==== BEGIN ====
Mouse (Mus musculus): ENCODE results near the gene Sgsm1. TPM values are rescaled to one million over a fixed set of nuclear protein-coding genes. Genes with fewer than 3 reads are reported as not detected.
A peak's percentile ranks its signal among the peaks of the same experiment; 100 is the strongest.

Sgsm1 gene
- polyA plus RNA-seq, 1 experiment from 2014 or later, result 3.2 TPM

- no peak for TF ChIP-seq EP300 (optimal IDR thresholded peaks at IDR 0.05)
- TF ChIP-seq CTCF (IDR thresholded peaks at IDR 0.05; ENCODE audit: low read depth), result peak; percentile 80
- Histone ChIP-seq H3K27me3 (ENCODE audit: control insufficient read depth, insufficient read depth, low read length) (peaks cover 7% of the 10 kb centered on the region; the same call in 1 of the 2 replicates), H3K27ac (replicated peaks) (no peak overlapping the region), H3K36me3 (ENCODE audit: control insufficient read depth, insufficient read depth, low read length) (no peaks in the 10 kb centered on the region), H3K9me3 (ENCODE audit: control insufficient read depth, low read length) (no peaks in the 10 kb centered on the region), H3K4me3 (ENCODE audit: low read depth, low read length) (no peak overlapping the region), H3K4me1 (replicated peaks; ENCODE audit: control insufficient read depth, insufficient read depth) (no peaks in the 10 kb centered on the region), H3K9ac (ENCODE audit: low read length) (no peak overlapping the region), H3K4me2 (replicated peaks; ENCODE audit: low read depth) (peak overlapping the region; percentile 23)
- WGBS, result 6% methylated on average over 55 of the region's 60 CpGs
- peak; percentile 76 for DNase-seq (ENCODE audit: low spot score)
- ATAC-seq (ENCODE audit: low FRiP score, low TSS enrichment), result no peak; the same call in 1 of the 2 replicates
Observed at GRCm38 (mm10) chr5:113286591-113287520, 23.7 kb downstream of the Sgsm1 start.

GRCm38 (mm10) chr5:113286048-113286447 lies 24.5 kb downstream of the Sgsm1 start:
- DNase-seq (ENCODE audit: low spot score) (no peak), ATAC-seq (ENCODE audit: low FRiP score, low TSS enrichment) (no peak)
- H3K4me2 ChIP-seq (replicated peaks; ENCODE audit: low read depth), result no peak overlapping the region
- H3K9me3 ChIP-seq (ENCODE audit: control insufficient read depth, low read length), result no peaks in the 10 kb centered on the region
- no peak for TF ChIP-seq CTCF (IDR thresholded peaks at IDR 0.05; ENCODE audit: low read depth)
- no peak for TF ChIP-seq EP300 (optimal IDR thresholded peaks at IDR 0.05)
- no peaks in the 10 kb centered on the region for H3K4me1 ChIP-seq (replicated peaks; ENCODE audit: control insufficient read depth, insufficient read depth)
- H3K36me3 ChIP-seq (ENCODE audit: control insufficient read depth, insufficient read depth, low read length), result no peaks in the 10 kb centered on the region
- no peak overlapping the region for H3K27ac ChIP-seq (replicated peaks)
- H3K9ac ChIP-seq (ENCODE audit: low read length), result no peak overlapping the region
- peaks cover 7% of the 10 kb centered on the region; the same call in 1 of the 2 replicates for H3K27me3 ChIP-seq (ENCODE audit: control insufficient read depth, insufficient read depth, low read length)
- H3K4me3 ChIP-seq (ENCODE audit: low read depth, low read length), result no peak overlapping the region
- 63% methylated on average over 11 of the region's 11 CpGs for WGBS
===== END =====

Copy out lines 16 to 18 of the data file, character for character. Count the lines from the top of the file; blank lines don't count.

- no peak for TF ChIP-seq CTCF (IDR thresholded peaks at IDR 0.05; ENCODE audit: low read depth)
- no peak for TF ChIP-seq EP300 (optimal IDR thresholded peaks at IDR 0.05)
- no peaks in the 10 kb centered on the region for H3K4me1 ChIP-seq (replicated peaks; ENCODE audit: control insufficient read depth, insufficient read depth)